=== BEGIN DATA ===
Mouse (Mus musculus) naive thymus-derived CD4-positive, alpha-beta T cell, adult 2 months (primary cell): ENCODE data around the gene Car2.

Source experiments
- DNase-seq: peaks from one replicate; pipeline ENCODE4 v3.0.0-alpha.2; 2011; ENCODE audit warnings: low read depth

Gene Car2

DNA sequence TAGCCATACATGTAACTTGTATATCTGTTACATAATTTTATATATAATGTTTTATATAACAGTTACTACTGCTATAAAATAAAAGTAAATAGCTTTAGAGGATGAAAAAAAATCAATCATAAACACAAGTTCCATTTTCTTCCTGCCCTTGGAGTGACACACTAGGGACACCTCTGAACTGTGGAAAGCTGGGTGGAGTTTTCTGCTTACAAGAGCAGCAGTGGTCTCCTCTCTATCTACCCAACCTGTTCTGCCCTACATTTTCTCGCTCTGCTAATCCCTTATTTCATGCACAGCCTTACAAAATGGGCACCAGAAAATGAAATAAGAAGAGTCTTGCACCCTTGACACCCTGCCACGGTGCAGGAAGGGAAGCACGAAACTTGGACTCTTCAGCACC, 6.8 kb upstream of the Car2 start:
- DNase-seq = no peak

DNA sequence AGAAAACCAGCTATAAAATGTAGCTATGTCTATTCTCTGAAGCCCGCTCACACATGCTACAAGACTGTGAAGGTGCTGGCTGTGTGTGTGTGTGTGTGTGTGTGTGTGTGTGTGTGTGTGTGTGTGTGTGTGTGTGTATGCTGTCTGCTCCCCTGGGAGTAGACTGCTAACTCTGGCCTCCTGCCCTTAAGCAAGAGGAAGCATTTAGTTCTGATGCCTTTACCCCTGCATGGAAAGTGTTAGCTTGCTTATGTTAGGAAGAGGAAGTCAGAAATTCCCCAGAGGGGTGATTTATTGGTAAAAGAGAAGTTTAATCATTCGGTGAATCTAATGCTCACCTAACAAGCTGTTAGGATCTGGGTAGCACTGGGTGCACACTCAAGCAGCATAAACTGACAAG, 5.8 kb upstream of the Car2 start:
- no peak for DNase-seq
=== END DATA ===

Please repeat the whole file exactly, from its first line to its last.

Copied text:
Mouse (Mus musculus) naive thymus-derived CD4-positive, alpha-beta T cell, adult 2 months (primary cell): ENCODE data around the gene Car2.

Source experiments
- DNase-seq: peaks from one replicate; pipeline ENCODE4 v3.0.0-alpha.2; 2011; ENCODE audit warnings: low read depth

Gene Car2

DNA sequence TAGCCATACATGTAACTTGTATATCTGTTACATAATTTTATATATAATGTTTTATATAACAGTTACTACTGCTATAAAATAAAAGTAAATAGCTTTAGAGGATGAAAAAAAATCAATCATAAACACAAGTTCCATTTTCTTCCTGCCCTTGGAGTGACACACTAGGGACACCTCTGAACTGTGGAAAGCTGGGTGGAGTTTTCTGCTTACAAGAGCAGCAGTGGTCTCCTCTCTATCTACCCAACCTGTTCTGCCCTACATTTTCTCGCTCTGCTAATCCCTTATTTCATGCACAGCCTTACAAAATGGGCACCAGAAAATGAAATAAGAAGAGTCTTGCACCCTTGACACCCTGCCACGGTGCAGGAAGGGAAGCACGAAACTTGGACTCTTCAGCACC, 6.8 kb upstream of the Car2 start:
- DNase-seq = no peak

DNA sequence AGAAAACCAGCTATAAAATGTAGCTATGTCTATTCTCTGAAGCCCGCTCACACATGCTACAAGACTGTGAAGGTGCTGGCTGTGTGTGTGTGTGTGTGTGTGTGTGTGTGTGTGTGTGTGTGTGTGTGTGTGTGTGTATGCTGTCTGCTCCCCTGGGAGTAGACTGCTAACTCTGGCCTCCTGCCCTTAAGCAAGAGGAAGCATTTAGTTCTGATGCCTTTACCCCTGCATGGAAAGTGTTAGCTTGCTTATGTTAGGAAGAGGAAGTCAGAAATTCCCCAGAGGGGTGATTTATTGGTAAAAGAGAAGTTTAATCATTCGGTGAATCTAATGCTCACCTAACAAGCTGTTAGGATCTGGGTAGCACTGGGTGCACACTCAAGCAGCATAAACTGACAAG, 5.8 kb upstream of the Car2 start:
- no peak for DNase-seq